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16 Comments

  1. 1

    Wendy - PalmTreesGlutenFree

    OMG Mashed Potatoes???!!!

    Amazing what people are allowed to do, say and get paid for it as well.

    Sad that this will potentially be read by over 3 million people.

    Reply
  2. 2

    Denise

    What tha Fluff? Rolling my eyes and I believe they are now stuck.

    Reply
    1. 2.1

      Bethanne

      Ha ha ha, Denise. In my grumpiness over my disease, I’m with you. :)

      Reply
  3. 3

    J

    I WANT TO SCREAM!!!!!!!! MASHED POTATOES ARE GLUTEN FREE LADY!!!! THEY ARE MY FAVORITE!!!

    LOL

    This makes my head explode. I agree with everything you have said! What a freaking joke.

    Reply
  4. 4

    Barbara

    Makes me a little embarrassed to be Canadian! Not that such ignorance seems to be limited to the Great White North!

    Reply
  5. 5

    Diana

    Although her experiment and lack of preperation is severely lacking, I am glad that she commented on having more tolerence and appreciation for the GF army who aren’t just trying it out. We need to people to understand.

    Reply
  6. 6

    Connie

    Is she a journalist? I can’t tell. She’s writing a special column on one week challenges to do different things. Her Twitter handle doesn’t reflect one of a journalist, either. (@CocoShea)

    Gluten Dude, I think we’ve got to think outside of our zone right now. I get asked zomg, like, every time I go out to a restaurant if potatoes are gluten free. Most people *really* don’t know.

    I give her credit for announcing her change in opinion about folks with dietary concerns are not just picky guests. I also give her credit for noticing that her weight loss was NOT from the gluten elimination but from noticing what she put in her mouth.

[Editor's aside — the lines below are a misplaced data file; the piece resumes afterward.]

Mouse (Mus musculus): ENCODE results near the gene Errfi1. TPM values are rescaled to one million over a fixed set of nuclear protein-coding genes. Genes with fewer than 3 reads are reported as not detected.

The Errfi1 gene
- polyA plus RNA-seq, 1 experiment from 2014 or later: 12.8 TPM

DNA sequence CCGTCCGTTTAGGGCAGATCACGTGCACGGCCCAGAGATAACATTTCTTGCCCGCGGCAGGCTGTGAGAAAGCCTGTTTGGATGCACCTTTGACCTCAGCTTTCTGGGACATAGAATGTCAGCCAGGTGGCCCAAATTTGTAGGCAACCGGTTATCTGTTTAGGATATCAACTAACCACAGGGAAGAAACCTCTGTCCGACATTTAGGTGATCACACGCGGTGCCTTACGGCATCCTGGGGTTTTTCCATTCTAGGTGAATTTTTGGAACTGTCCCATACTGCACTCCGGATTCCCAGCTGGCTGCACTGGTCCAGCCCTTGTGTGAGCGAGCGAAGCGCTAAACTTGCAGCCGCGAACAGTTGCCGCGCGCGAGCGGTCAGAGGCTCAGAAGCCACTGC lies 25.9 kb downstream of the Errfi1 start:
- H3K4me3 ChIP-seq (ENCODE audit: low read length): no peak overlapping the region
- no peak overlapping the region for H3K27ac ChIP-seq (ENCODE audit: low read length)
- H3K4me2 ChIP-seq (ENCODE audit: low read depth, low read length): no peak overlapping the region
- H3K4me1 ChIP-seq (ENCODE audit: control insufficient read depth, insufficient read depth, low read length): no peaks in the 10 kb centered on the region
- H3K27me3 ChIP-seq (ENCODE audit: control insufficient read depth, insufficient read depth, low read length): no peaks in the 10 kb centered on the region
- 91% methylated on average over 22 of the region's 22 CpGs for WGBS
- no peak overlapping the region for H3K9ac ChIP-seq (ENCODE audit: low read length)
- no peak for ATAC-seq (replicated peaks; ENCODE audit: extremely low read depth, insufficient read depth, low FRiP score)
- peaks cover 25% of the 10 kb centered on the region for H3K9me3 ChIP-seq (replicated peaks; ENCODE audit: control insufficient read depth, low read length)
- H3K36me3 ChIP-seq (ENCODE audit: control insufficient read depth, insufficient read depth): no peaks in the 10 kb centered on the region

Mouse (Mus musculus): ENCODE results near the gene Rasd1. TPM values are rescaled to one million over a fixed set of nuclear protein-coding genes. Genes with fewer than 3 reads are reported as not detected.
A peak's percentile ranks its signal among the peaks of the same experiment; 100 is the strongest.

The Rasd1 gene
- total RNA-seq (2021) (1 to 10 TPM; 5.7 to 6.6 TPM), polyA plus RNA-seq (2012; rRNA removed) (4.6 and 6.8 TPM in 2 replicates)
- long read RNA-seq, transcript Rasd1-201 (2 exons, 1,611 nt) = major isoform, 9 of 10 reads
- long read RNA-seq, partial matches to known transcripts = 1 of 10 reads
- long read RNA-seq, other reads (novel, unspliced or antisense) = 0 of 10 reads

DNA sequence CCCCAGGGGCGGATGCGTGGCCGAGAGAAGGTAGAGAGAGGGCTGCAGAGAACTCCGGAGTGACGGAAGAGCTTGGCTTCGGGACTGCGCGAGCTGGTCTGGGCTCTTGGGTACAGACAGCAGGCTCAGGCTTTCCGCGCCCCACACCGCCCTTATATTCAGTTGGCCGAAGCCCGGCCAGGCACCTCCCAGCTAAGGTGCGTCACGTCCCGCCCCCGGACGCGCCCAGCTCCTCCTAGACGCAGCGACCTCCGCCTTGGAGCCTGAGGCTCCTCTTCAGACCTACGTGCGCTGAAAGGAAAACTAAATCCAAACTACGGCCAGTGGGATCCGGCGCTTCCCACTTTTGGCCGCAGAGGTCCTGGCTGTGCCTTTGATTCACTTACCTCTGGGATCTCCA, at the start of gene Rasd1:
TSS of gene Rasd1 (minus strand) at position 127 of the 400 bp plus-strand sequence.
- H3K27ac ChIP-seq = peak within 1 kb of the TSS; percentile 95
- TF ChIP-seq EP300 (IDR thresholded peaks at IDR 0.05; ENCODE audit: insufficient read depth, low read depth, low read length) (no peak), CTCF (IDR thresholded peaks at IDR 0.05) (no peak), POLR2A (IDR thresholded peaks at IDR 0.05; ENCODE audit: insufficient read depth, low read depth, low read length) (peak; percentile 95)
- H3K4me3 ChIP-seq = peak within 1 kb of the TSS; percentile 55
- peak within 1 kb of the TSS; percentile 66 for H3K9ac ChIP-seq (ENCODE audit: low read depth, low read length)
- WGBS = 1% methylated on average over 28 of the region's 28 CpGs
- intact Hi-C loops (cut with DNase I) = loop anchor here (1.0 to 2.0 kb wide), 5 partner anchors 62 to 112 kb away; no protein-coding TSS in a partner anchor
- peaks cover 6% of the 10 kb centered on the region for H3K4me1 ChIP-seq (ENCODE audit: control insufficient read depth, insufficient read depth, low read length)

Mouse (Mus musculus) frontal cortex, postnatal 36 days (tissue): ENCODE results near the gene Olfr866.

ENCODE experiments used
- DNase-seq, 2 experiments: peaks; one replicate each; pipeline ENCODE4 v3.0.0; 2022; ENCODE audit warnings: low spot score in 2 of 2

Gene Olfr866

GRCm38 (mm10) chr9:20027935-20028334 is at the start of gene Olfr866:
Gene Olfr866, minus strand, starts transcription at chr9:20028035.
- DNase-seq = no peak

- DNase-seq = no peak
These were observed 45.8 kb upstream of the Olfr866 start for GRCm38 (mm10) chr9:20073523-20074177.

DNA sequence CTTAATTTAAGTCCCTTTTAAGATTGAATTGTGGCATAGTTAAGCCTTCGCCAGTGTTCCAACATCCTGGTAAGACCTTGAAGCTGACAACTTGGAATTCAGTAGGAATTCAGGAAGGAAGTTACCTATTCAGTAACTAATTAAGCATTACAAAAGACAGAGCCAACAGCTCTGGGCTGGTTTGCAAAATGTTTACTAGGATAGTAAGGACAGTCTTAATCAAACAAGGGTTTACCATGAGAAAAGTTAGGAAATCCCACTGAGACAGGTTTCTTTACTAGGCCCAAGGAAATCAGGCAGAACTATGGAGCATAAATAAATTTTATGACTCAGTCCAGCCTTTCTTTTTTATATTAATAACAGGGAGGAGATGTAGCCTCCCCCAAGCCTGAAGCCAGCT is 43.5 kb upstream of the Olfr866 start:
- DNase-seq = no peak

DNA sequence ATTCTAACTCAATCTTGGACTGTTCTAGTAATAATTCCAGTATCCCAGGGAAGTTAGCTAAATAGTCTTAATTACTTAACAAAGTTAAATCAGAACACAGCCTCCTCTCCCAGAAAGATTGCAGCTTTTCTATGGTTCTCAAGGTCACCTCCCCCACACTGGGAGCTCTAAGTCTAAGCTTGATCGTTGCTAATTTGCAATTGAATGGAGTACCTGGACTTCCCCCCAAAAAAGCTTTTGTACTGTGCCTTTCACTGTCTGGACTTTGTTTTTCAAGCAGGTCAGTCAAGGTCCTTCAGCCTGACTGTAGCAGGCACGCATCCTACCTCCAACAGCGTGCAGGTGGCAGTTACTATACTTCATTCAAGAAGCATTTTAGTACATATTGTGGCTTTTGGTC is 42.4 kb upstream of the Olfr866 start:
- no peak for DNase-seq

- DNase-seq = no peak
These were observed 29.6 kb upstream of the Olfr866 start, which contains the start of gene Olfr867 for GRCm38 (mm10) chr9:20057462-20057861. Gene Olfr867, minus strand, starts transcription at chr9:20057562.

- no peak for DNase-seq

The sad part about the article is that its online. It will remain around forever, in search results, for people to read. At least most of the comments are positive about how and why to eat gluten free.

    To turn this to a positive note…

    I have been doing an MBA class and our business plan proposal has been to build a gluten free and nut free bakery. At least half of the question and answer sessions for each presentation (we’re up to 6 so far) has been “ask me any question about gluten” and “dispel the rumor time” so that people can ask their honest questions about what gluten is without feeling stupid or get the TV soundbite answer. I’ve undone weeks of stupid columns like this with real, practical answers.

    What’s now happened is well illustrated by this chat I had with one of my teammates over the weekend: “As I walked into Panera today, a family was in here. The mom was asking all sorts of questions. Come to find out, because they sat close to me, the mom of the family can’t have gluten. Everyone else in the family could, but it sounded like she is still fairly new to not eating Gluten. I just thought it was interesting, two months ago, I would not have even paid attention.”

    I think we affect people more by positive change, and I’m really proud of my teammate for starting to notice the issue on a practical level. It will lead her to be a more tolerant person over the rest of her life.

    Reply
  7. 7

    Jersey Girl

    Reminds me of two semi-recent situations they are equally annoying as that half assed journalist.

    1. Thanksgiving circa 2011, 2010…etcetc.

    Person related to me but not me: “It’s turkey, it not really meat. Besides it’s Thanksgiving.”